a dog in a yard for extended periods of time amounts to cruel punishment
for the animal, but also poses a not-so-obvious safety risk to the
community. The ordinance proposed by Chain Free Austin to restrict
the unsupervised chaining of dogs, as reported in the Austin American-Statesman
on Oct. 25, is definitely a move in the right direction. This ordinance
is sure to improve the quality of life for all in this city
be they four- or two-legged.
Take a look at your own dog. Thousands of years of human-guided,
selective breeding have led to the creation of this remarkable animal
who craves little more than your companionship. The isolation of
being chained up for hours at a time is not only physically cruel
to this animal, but completely contrary to his or her nature.
Chaining causes intense boredom and loneliness for dogs, but that's
only the beginning. The boredom can morph into frustration, then
into territorial and aggressive behavior. And here's where the danger
to the community lies: When confronted with a perceived threat,
animals have a "fight or flight" response. Because chained
dogs can't flee from a perceived threat, whether it be a neighbor's
child or a well-meaning adult, they are left with one option: to
fight and the results could be deadly.
Multiple studies have shown that chained dogs are more likely to
bite, and these studies are supported by the positions of a number
of groups including The Humane Society of the United States and
The American Veterinary Medical Association. In her book "Fatal
Dog Attacks, the Stories behind the Statistics," author and
veterinary technician Karen Delise notes, "Chaining a dog is
arguably the single most dangerous condition in which to maintain
a dog. Statistically, chained dogs are more dangerous than free-running
packs of dogs."
People chain their dogs for a variety of reasons. Some believe that
dogs belong outside and are happier there; others claim it is what
has always been done, and some people think that a chained dog in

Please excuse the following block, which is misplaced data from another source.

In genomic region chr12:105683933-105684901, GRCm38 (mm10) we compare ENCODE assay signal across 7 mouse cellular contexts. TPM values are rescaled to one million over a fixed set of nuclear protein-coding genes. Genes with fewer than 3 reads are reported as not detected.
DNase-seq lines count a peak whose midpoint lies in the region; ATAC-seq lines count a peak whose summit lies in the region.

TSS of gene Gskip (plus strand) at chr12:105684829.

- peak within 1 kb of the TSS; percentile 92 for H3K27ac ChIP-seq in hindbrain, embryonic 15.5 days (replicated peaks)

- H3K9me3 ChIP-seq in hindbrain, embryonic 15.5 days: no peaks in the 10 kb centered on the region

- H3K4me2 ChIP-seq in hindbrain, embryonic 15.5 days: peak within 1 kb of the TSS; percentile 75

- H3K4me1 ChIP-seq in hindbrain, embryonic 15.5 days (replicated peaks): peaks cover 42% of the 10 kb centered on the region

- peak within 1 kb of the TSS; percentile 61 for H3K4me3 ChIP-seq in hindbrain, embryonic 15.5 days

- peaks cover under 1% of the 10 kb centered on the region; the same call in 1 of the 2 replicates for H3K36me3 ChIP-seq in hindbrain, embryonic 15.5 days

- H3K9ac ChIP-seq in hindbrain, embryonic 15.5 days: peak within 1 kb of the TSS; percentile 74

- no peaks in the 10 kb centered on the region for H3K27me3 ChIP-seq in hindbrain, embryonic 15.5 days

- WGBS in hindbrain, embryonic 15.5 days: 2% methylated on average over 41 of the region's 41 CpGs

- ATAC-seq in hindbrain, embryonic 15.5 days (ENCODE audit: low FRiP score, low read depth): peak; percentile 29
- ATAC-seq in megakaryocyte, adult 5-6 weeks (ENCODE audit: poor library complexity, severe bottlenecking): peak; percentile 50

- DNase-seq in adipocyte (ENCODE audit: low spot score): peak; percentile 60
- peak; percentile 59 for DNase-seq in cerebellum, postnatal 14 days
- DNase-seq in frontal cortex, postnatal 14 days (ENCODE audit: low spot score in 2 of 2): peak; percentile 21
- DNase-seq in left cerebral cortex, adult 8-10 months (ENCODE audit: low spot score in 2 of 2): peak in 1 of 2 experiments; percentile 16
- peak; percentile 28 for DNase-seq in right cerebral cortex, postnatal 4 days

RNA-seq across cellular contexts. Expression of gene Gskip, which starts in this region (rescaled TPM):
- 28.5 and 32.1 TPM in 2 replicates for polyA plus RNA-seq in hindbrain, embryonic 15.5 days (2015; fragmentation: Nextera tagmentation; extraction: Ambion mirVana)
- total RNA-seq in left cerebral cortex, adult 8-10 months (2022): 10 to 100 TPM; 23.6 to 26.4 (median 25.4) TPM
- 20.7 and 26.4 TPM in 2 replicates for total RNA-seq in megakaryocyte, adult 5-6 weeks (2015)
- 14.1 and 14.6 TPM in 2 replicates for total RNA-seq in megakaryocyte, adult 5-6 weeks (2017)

the front yard will help deter intruders. But as we've grown to
understand more about canine behavior, there have been more changes
in human behavior: Fewer people are chaining their dogs, and more
communities are passing legislation to address this crucial issue.
More than 100 communities across the country have ordinances specifically
addressing dog chaining. Two progressive states, California and
Connecticut, have statewide policies that restrict chaining. Even
though Austin already has a chaining ordinance, its eight-hour rule
has proved difficult to enforce.
In the past, proper animal care was limited to food, water and shelter.
However, our dogs today have come to assume a greater role in the
family. In recognizing our mutual dependence, we've learned that
we have to go beyond the basics in caring for our dogs. Exercise,
socialization and regular veterinary care are certainly necessary,
but more than that, our dogs need our commitment to make their lives
better, just as they have done for us.
Animal cruelty laws have been in place for a long time, but it is
essential that these laws keep pace with the latest information
about what is appropriate care for our dogs. Dog chaining goes against
all we have learned about them and their needs. We applaud the efforts
of Chain Free Austin and encourage the city's Animal Advisory Commission
to do the right thing.
Goldfarb is an issues specialist in the Companion Animals Department
of the Humane Society of the United States.
Issues Specialist, Companion Animals
The Humane Society of the United States
2100 L St., NW Washington, DC 20037